DNR - Entomology Weekly Review, May 23

Weekly Review for May 23, 2017

Indiana Department of Natural Resources
Division of Entomology & Plant Pathology
Phone: (317) 232-4120
Our Website
Inspector Territories

This informal report by the Division of Entomology and Plant Pathology is designed to update the Nursery and Greenhouse industry of insect and disease pests the Division has been encountering on a week to week basis and as a way to give a “heads up” of things to be on the lookout for. 

Links can be found at the bottom of the page to manage your subscription to this list.  Comments and questions about this report are welcome and can be sent to Eric Biddinger or to your respective Inspector.

Eric Biddinger (Nursery Inspector & Compliance Officer) - EBiddinger@dnr.IN.gov 

Starting to see a lot of blackspot on roses, especially stock held over from the previous year. At a natives nursery, I was seeing a low level of thrips in the grasses. While thrips damage on grasses is rare, the grasses could become a refuge for the population to move over to something more susceptible. Potato leafhopper damage is also becoming more noticeable on maples, redbuds, and a few perennials. 

I’m an amateur when it comes to spider identification, but I love the challenge! I found this one yesterday, but I have yet to make a positive ID. Kind of looks like an orb weaver, but I’m not sure. If anyone has a suggestion, please let me know.


Photo 1 – Unknown spider on mayapple

Kallie Bontrager (Nursery Inspector & Compliance Officer) - KBontrager@dnr.IN.gov

This past week I worked on finish up greenhouse inspections. I saw thrips on various plants such as Hollyhock, Sweet Potato Vine, spikes, Cosmos, Gerber Daisy, Lupine, Lantana, etc. I found Spider Mites on Angel's Trumpet, Verbena Bright eyes and Emerald Green Arborvitae. 

At a homeowner I found Peach Curl on a couple of their Peach trees.

Phil Marshall (State Forest Health Specialist) - PMarshall@dnr.IN.gov

Collected from Walnut Twig Beetle traps in southeast Indiana last Wednesday and found June Beetles in most of the traps. During travel to traps, I did not see Sycamore Anthracnose, however there may a small amount as I did not check the trees close up. Have not observed any spring Forest Defoliators – Loopers, Forest Tent Caterpillar or Eastern Tent Caterpillar. Observed a lot of Ash mortality from EAB in Jefferson, Dearborn, Ohio and Switzerland counties.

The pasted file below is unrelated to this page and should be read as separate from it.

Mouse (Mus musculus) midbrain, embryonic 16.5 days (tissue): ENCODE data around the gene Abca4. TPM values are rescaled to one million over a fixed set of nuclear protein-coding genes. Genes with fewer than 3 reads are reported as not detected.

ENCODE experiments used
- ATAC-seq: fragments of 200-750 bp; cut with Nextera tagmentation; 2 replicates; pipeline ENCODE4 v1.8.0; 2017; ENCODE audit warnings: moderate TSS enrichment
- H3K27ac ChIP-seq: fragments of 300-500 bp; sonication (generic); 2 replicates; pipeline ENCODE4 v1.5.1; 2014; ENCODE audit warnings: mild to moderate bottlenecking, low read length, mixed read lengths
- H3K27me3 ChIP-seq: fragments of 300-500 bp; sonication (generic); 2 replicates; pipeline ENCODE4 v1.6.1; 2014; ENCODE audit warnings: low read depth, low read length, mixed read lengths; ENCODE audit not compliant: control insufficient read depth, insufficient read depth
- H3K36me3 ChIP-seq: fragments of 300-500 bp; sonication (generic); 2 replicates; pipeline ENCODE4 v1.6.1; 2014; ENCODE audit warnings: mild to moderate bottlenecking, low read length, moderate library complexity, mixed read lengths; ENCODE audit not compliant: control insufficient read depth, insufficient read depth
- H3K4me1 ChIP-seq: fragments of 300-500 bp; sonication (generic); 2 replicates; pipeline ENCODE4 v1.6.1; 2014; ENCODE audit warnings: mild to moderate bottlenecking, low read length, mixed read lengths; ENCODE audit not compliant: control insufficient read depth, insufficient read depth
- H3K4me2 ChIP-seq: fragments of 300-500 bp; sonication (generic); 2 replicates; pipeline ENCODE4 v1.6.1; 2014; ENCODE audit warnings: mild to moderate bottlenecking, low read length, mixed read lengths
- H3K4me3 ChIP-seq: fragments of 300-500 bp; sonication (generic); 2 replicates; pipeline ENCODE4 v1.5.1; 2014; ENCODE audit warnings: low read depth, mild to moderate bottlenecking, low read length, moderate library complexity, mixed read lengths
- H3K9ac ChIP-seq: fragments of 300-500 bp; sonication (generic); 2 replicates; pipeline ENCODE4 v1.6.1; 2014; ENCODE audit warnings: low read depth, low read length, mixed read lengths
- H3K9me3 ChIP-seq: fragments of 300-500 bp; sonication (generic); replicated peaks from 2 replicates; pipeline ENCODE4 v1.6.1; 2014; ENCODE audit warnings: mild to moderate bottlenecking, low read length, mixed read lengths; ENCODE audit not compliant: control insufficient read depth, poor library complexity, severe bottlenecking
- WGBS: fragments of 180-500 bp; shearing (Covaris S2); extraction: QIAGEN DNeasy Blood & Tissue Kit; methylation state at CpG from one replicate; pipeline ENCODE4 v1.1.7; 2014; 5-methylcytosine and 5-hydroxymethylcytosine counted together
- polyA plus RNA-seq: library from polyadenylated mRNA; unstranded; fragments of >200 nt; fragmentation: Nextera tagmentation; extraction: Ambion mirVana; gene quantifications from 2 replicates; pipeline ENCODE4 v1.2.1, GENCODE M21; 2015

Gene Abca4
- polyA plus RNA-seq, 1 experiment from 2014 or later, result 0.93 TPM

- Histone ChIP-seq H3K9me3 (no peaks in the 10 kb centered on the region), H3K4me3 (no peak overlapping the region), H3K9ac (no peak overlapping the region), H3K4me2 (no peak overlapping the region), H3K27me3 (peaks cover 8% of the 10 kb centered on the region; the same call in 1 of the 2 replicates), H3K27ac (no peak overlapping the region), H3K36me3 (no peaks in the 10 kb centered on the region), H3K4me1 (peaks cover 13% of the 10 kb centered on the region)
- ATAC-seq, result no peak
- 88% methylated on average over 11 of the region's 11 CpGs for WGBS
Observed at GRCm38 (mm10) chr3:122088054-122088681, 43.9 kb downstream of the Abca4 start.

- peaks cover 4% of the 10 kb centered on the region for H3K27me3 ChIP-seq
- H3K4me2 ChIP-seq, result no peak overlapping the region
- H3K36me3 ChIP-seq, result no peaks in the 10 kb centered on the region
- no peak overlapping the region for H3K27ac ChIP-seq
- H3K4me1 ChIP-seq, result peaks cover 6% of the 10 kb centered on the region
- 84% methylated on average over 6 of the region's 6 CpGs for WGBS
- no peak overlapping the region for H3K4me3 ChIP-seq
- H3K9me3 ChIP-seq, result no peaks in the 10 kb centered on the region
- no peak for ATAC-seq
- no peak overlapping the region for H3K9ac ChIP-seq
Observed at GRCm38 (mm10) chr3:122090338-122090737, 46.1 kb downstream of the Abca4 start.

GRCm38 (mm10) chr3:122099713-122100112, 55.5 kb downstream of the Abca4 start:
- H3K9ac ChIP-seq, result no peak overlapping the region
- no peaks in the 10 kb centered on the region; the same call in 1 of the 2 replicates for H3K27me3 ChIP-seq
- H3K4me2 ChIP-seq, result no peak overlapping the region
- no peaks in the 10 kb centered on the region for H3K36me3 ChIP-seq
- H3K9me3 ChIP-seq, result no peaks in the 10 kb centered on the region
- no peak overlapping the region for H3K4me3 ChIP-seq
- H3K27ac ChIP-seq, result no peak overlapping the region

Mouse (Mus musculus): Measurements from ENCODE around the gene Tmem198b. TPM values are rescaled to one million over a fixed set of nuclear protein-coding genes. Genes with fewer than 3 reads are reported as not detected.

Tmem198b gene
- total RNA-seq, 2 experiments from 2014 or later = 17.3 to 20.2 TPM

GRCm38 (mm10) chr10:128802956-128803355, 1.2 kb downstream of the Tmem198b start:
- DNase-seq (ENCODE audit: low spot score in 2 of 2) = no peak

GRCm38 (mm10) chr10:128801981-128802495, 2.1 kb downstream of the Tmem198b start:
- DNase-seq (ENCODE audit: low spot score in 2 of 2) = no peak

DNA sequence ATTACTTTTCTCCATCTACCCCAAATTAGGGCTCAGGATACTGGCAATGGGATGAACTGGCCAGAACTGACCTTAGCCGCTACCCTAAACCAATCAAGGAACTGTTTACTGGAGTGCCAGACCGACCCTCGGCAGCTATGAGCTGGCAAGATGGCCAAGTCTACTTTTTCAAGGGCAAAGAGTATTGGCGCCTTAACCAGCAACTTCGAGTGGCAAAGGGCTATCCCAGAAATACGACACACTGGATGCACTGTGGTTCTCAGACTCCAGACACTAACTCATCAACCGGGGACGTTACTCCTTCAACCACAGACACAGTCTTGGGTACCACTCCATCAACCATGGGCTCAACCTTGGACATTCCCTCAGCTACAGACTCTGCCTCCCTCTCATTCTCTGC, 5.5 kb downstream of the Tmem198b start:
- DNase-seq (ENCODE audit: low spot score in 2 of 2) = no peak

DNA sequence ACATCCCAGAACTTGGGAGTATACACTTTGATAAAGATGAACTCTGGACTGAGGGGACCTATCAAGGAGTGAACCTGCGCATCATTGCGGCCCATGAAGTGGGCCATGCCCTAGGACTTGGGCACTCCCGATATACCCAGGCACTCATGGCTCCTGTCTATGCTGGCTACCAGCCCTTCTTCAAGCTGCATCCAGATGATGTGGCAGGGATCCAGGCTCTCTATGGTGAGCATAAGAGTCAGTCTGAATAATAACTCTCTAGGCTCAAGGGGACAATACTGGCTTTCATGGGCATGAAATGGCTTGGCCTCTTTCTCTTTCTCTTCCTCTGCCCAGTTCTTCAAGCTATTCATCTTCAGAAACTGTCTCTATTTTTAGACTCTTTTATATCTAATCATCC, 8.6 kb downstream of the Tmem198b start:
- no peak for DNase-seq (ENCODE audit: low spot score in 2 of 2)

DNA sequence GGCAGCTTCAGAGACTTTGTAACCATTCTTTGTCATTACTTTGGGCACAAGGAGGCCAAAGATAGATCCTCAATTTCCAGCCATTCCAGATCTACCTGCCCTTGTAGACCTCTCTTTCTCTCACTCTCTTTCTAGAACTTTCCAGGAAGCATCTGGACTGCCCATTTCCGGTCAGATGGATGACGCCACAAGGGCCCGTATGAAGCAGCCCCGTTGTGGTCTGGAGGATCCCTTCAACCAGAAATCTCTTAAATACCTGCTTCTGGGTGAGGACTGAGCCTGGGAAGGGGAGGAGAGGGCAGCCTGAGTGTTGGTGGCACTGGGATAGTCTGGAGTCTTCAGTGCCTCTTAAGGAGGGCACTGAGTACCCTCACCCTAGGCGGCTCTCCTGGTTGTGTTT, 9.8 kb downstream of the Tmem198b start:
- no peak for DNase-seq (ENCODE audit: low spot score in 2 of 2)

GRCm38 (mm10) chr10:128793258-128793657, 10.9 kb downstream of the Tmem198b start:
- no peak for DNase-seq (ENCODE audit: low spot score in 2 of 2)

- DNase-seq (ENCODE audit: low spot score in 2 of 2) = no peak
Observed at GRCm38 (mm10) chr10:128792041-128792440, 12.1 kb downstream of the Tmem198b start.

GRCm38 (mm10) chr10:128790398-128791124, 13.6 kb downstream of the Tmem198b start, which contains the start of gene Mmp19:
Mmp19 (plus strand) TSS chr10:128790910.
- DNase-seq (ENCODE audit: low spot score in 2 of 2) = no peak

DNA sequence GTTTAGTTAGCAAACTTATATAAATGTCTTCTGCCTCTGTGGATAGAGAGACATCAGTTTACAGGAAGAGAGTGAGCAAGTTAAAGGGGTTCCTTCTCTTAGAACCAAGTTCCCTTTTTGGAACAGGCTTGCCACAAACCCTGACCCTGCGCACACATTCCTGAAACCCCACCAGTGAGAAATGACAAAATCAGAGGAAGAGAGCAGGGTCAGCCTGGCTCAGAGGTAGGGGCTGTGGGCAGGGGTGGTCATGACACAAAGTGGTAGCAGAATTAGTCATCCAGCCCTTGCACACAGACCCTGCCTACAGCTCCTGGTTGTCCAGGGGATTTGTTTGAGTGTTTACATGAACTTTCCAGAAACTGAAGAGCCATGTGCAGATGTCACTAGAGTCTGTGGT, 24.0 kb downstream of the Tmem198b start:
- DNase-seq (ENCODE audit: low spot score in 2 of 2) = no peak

Jared Spokowsky (Nursery Inspetor & Compliance Officer)Jspokowsky@dnr.IN.gov

I’ve been out to a variety of different places this past couple weeks, both growers and dealers. Cold damage was fairly wide spread. I saw cold damage on Norway spruce (pictured), hackberry, tulip poplar, maples, oaks and catalpas. I found aphid populations on the increase on river birch in Dearborn and Union counties. I found some autumn blaze maple with cottony maple scale and taxus with fletcher scale. More Norway spruce which what I believe to be Dothistroma which I sampled again and sent off to the lab to make sure I have the right sight picture when looking for it. I also found some spirea with one of the leaf spot viruses. 


Photo 2 – Norway spruce with cold damage.


Photo 3 – River Birch leaf with aphid colony and lady bug eggs.


Photo 4 – Cottony Maple Scale


Photo 5 – Suspected Dothistroma needle blight on Norway spruce.


Photo 6 – Fletcher scale on Taxus


Photo 7 – Spirea virus on Little Princess


Photo 8 – Poorly transplanted blueberry with original root bound container form still visible. The roots did not grow out into the media when this liner was stepped up and much of the media fell out during shipping and or transport.

Angela Rust (Nursery Inspector & Compliance Officer) - ARust@dnr.IN.gov

Over the past week I’ve seen the following: boxwood mite damage on boxwoods, botrytis blight on geraniums and begonias, iris leaf spot on iris, apple scab on ‘Breeze’ apple, aphids on peppermint, black spot on roses, rose slug sawflies and damage on roses and two spotted spidermite on mandevilla and butterfly bush. I saw some Spotted Tiger Beetles the other day and have included a photo of one of them because people often mistake tiger beetles for Emerald Ash Borer adults. Tiger beetles are fast moving, meat eating predators and do not damage trees. One Austrailian species of tiger beetle was clocked at 2.5 meters per second. So if you see these colorful insects running around – no worries. I have also included a photo of a Periodical Cicada that was spying on me while I was looking at a tree trunk!


Photo 9 - Periodical Cicada


Photo 10 – Spotted Tiger Beetle

Kristy Stultz (Nursery Inspector & Compliance Officer) - KStultz@dnr.IN.gov

This past week has been an eventful one. Balsam Twig Aphid is active and causing damage to several species of fir trees, but most of the damage was on Canaan firs. I did see a little Rose Mosaic Virus this last week as well, but it was on plants that did not originate in Indiana. Pine needle scale seems to be a bit of a problem so far this year. While the scale is quite noticeable, I did not see any crawlers and after removing a scale, the eggs were still visible. The first generation should be hatching and crawling soon as it typically happens near the end of May.


Photo 11 – Balsam twig aphid damage


Photo 12 – Balsam twig aphid close-up


Photo 13 – Pine needle scale

No reports this week

Megan Abraham (Division Director & State Entomologist) - MAbraham@dnr.IN.gov

Eric Bitner (Nursery Inspector & Compliance Officer) - EBitner@dnr.IN.gov

Vince Burkle (Nursery Inspector & Compliance Officer) - VBurkle@dnr.IN.gov

Ken Cote (Nursery Inspector & Compliance Officer) - KCote@dnr.IN.gov

Scott Kinzie (Nursery Inspector & Compliance Officer) - SKinzie@dnr.IN.gov

Kathleen Prough (Chief Apiary Inspector) - KPrough@dnr.IN.gov